It was a star-studded night at the British Book Awards at the Grosvenor House in London on Monday.  Thomas Minkus, Jane Tappuni and Alex Hippisley-Cox were all there representing IPR License, and it was a great opportunity to catch up with publishing friends and colleagues.

This year the awards ceremony reverted to its former name of The Nibbies – a reference back to when Publishing News (now sadly defunct) ran the show, and named after the pen-nib-shaped trophies which all the winners receive.  The event is the Oscars of the 3rdpublishing industry and the one chance in the year when the good and the great all get together to celebrate the successes of the last 12 months.  A glitzy, black-tie affair, it always throws up some memorable speeches (not always repeatable in family company..) and some even more interesting outfits!

For the past 3 years or so we have been treated to the dulcet tones of Radio 4’s Mariella Frostrup in the role of Master of Ceremonies.  This time, however, Radio 6 Music’s Lauren Laverne did an amazing job of keeping the room in order and making sure the acceptance speeches were kept to the briefest possible length without appearing rude.  Not an easy task for anyone!

23 awards were made on the night.  Far too many to mention individually here.  But some stand-out winners, who deserve particular praise, were:

Rights Professional of the Year – sponsored by our colleagues at the Frankfurt Book 1st picFair – was won by Little, Brown’s Kate Hibbert.  This was the 5th time she had been on the shortlist, so we salute her for finally being awarded the coveted crown!  The prize was presented by the bestselling crime thriller writer, Peter James.  This is what the judges had to say:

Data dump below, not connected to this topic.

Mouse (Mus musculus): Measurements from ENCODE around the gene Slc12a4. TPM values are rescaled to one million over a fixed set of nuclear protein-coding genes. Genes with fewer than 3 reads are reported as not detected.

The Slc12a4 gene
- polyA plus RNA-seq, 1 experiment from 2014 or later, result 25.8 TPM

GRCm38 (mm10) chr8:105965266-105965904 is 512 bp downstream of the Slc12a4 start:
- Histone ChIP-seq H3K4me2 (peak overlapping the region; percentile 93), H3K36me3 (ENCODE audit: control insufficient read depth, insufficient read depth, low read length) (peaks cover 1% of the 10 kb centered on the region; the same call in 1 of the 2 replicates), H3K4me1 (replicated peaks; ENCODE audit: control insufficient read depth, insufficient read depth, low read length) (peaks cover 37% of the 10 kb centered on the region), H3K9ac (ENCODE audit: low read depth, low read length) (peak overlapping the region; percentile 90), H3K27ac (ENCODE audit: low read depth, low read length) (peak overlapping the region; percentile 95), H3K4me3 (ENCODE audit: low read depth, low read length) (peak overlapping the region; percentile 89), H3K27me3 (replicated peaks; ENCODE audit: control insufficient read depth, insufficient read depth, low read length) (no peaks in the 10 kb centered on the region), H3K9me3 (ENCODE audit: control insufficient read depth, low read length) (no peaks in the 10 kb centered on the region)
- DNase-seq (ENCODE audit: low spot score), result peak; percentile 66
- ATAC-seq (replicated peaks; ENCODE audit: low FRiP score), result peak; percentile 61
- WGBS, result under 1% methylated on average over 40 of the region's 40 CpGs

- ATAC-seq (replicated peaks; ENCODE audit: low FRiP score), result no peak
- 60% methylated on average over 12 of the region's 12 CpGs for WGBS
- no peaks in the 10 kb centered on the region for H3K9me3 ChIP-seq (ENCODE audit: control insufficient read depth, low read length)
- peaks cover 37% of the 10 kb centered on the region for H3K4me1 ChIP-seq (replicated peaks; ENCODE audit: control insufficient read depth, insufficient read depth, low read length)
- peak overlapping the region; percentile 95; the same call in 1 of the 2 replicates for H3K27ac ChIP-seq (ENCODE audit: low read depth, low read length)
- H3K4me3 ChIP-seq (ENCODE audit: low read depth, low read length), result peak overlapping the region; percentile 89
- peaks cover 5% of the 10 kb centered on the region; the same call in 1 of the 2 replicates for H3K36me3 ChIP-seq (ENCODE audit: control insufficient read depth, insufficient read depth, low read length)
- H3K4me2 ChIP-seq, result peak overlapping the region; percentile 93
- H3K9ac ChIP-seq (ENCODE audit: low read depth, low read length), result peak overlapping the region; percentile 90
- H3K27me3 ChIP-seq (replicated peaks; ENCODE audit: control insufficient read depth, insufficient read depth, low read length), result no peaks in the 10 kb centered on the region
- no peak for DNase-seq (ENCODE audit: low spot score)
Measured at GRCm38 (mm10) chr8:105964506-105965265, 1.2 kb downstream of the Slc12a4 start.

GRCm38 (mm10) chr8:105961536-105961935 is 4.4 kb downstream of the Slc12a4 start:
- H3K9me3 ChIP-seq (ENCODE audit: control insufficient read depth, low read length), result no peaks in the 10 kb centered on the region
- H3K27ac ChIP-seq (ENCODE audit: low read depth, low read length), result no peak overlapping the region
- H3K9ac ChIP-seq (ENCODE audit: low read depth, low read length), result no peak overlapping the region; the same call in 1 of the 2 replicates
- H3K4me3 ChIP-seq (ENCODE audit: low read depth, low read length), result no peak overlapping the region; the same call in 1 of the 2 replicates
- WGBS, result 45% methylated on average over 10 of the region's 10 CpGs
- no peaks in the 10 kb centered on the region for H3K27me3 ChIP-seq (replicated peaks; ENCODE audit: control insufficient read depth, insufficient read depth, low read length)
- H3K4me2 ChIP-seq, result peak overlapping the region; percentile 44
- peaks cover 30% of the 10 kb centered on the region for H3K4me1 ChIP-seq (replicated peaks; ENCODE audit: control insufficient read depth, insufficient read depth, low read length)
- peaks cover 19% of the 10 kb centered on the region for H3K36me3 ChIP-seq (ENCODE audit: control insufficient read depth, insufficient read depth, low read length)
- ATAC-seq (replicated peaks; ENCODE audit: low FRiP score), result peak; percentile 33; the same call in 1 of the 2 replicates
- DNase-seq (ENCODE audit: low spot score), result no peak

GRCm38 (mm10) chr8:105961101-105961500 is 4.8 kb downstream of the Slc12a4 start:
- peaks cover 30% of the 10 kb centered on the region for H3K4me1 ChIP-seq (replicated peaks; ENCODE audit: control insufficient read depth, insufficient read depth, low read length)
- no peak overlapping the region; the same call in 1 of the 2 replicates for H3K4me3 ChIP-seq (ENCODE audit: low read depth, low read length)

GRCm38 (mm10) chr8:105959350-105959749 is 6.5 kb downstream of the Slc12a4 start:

“The judges were impressed with Kate Hibbert’s passion for her authors, tenacity in negotiations, and a knack for pairing the right book with the right publisher.  Her win this year is a reward for a magnificent 2016 in which she steered Little, Brown to a best-ever rights year, notching up an average of almost three deals a day in more than 40 different languages.”

Probably the star of the whole evening was The Essex Serpent by Sarah Perry which won not only Fiction Book of the Year but Overall Book of the Year too.  It has inspired us all to rush off and buy a copy immediately, and she was such a gracious recipient too.

Publisher of the Year went to the amazing team at Pan Macmillan again.  They have 2ndwon this award 2 out of the last 3 years which is a pretty impressive tally and, with a 30% increase in their Total Consumer Sales, you can see why.  And it’s not just about Joe Wicks either.  They have shown incredible growth in all areas of their publishing programme.

And, finally, tiny Nosy Crow should be congratulated for winning Children’s Publisher of the Year, beating off the likes of Penguin Random House, Faber and Walker Books in the process!  Apparently Nosy Crow is now the 13th largest children’s publisher, a size which has been achieved in six years.

Huge congratulations to all the winners, and a special thank you to The Bookseller team for arranging such a fun evening!



Alex Hippisley-Cox is PR & Communications Director at IPR License.